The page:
Tips for Overcoming Postpartum Depression

Are you or a loved one suffering from postpartum depression? Having helped hundreds of clients conquer their mental health issues, here are my top tips for overcoming postpartum depression:

Bond With Your Baby

The first step to overcoming your postpartum depression is to build a strong bond with your baby. Postpartum depression can significantly impact early bonding, yet meaningful parental attachment is necessary for a baby’s behavioral and cognitive growth.

Of course, parental bonding also has a significant impact on the mother. Having close contact with an infant releases oxytocin (aka the love hormone), which makes parents feel happier, care more, and become more sensitive to the feelings of others.

To strengthen your and your baby’s bond, I recommend skin-to-skin contact, giving your baby a massage, smiling at your baby, and singing to him/her.

Take Care of Yourself

If you’re struggling with postpartum depression, it is essential that you take the time to care for yourself. Make sure to nap whenever your baby naps, spend some time in the sunshine, eat all your omega-3s (found commonly in fish), and practice a self-care regimen.

Try to Exercise

It can be tough to exercise when there’s a newborn around. However, studies have shown that physical activity is an excellent way to combat postpartum depression. If you’re not sure where to start, walking for just 30 minutes a day can have a tremendous impact on both your mental and physical health (and you can push a stroller while you do it).

Foster a Support Network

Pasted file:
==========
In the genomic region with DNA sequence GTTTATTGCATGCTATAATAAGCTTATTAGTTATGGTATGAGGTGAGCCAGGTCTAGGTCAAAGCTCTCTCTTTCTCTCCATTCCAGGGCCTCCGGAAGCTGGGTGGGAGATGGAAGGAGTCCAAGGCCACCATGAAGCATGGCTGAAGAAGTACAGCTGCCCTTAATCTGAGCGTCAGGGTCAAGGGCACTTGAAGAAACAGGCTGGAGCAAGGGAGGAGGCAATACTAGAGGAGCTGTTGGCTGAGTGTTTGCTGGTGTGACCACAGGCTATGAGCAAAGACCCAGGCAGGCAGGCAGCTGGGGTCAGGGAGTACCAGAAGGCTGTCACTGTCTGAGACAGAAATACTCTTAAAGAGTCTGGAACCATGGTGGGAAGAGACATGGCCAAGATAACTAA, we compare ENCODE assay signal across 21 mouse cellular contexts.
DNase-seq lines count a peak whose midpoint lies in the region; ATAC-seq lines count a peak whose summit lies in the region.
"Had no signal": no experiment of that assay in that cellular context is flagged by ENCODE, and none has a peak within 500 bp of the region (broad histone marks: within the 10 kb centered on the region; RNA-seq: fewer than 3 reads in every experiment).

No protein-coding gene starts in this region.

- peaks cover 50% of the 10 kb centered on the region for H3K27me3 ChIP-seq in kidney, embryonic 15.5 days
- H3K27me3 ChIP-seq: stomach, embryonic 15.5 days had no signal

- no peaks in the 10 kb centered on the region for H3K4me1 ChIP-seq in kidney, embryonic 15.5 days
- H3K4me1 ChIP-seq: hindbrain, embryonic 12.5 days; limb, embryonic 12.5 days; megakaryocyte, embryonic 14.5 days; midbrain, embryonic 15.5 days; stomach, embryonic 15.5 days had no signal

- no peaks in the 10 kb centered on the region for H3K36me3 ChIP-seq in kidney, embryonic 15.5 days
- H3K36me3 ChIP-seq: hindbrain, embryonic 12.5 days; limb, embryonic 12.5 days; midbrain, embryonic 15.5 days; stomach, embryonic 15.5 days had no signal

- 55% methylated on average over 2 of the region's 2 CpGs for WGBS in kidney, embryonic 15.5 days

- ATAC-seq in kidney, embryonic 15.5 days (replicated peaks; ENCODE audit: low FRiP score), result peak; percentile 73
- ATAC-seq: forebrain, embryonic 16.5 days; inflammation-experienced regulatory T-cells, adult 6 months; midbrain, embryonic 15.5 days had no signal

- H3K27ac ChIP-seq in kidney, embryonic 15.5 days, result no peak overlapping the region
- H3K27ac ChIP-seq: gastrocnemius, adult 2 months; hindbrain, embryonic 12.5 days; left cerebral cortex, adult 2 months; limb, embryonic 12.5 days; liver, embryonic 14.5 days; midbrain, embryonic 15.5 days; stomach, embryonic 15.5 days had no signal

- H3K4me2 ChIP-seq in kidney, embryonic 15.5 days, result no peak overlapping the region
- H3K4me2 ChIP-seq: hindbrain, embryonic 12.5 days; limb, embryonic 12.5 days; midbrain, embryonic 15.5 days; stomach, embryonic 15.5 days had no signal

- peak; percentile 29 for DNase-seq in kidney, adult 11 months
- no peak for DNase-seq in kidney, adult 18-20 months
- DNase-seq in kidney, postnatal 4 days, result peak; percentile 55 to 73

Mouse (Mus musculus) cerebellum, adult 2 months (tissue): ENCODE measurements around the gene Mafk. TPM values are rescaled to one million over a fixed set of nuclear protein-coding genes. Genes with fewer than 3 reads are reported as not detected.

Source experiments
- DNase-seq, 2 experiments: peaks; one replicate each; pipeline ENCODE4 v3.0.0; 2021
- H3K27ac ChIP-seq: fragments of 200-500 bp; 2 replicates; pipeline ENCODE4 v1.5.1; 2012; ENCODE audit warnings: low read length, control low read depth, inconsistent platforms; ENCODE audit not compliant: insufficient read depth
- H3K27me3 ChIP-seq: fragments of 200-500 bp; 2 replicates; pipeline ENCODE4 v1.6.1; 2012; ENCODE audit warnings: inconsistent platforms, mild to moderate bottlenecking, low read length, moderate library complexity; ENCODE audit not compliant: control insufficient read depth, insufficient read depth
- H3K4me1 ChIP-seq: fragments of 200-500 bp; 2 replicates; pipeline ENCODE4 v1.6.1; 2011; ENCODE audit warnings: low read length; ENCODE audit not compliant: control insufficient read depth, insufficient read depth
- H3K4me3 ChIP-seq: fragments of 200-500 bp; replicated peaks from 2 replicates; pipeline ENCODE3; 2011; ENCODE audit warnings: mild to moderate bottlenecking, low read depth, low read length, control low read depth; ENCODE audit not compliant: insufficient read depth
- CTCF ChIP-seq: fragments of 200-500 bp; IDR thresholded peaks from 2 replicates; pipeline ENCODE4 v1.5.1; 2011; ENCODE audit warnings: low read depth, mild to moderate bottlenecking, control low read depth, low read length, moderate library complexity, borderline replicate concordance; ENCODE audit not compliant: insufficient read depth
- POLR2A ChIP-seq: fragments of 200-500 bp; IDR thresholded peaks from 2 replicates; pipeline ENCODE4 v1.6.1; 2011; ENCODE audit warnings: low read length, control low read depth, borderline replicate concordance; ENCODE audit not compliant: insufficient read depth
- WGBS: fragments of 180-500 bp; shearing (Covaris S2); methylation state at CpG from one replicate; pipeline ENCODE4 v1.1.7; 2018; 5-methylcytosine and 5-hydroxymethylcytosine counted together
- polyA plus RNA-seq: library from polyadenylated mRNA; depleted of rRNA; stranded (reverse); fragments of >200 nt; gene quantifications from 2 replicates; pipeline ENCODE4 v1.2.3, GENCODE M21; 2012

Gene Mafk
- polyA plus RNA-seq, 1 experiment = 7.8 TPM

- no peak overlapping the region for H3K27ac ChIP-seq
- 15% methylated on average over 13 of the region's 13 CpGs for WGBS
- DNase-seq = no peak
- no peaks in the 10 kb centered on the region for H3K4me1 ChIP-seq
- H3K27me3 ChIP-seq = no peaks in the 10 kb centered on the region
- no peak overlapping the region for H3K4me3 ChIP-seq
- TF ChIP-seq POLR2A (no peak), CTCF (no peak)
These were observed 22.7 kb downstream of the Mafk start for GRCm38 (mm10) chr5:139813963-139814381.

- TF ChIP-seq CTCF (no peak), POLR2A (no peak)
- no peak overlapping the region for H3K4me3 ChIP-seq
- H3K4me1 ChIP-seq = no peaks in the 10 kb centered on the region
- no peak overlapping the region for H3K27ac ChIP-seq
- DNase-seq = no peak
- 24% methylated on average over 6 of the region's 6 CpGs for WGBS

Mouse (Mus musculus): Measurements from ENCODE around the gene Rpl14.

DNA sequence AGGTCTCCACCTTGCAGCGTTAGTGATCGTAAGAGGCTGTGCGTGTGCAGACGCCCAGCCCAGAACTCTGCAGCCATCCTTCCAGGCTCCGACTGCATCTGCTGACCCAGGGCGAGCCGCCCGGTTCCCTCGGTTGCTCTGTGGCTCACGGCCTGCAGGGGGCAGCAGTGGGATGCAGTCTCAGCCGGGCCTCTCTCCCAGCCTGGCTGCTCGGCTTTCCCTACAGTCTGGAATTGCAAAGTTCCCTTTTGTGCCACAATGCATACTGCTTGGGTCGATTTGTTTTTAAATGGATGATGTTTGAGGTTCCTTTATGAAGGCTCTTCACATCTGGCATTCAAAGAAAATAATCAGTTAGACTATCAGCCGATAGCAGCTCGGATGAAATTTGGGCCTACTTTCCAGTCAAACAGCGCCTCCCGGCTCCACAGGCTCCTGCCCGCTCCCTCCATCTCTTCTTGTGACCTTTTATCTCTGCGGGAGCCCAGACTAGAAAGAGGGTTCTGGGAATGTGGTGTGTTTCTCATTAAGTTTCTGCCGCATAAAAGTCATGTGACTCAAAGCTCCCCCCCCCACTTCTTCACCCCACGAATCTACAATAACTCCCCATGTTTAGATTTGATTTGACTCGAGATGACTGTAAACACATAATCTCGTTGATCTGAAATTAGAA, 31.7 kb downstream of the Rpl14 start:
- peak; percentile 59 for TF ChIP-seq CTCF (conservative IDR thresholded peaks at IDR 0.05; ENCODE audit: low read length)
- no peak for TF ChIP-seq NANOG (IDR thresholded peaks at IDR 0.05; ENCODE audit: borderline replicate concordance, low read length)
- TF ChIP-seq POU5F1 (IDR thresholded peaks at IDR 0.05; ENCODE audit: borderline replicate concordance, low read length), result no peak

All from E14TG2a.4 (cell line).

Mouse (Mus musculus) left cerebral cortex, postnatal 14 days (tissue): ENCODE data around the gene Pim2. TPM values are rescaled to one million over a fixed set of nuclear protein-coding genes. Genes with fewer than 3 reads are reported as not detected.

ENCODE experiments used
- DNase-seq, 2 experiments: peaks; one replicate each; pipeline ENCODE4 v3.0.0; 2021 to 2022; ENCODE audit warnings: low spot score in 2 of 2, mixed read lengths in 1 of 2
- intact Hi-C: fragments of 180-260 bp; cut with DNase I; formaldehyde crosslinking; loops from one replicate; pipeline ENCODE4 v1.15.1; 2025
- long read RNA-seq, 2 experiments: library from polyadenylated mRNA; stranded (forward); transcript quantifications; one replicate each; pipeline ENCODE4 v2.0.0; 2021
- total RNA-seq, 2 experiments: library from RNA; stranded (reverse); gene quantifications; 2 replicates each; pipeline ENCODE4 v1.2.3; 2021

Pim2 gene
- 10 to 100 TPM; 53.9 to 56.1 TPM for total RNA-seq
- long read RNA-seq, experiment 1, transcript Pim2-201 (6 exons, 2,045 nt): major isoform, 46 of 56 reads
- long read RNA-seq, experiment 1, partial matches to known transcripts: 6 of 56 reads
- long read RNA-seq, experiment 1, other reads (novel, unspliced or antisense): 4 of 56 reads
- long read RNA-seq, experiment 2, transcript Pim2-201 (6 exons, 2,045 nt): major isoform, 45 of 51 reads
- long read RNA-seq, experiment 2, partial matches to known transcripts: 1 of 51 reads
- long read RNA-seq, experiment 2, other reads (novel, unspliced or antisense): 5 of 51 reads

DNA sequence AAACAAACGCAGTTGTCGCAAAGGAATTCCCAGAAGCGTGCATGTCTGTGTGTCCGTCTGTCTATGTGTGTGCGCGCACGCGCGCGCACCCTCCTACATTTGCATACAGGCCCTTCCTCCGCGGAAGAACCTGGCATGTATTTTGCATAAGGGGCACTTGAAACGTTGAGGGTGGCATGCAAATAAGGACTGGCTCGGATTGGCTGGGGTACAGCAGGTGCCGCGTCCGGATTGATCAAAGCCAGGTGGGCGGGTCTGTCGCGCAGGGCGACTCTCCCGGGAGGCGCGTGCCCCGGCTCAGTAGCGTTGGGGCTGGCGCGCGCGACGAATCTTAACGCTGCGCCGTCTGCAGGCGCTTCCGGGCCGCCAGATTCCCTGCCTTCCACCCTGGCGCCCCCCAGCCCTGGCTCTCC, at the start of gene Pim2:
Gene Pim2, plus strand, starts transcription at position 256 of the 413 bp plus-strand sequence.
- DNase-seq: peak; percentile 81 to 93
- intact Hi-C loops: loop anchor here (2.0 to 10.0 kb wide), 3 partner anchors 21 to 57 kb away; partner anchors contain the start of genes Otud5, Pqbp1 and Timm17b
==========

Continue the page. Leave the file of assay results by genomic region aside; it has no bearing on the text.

Remember that you don’t have to face postpartum depression alone. Humans are social beings and fostering positive social interactions will help reduce any stress and anxiety that you might be feeling.

If finding a large group of friends sounds overwhelming to you, simply focus on building one or two solid relationships. These relationships can be found anywhere. Seek out friends, neighbors, coworkers, other new parents, or a trusted mental health counselor.

Try Psychotherapy or Meditation

Both psychotherapy and meditation can greatly reduce the symptoms of postpartum depression. As a professional therapist, I can provide a safe space for you to discuss your concerns and feelings. Not only that, but I can equip you with the techniques and tools to foster long-term change.

One of my favorite tools to combat depressive feelings is practicing meditation. If you are unsure how to begin—or uncomfortable practicing on your own—I would be more than happy to walk you through the process.

Best Depression Therapist in Fort Worth, Texas

If you or a loved one is struggling with postpartum depression, I hope that today’s blog post was helpful. As a professional mental health therapist, it has become my life’s mission to help people overcome their feelings of depression and anxiety.

If you have tried overcoming your postpartum depression and are still struggling, then I encourage you to schedule an appointment at my office. With over a decade of experience helping people overcome their mental health struggles, I am confident in my ability to help you.

Trust me when I say that a brighter future awaits. Schedule your appointment today.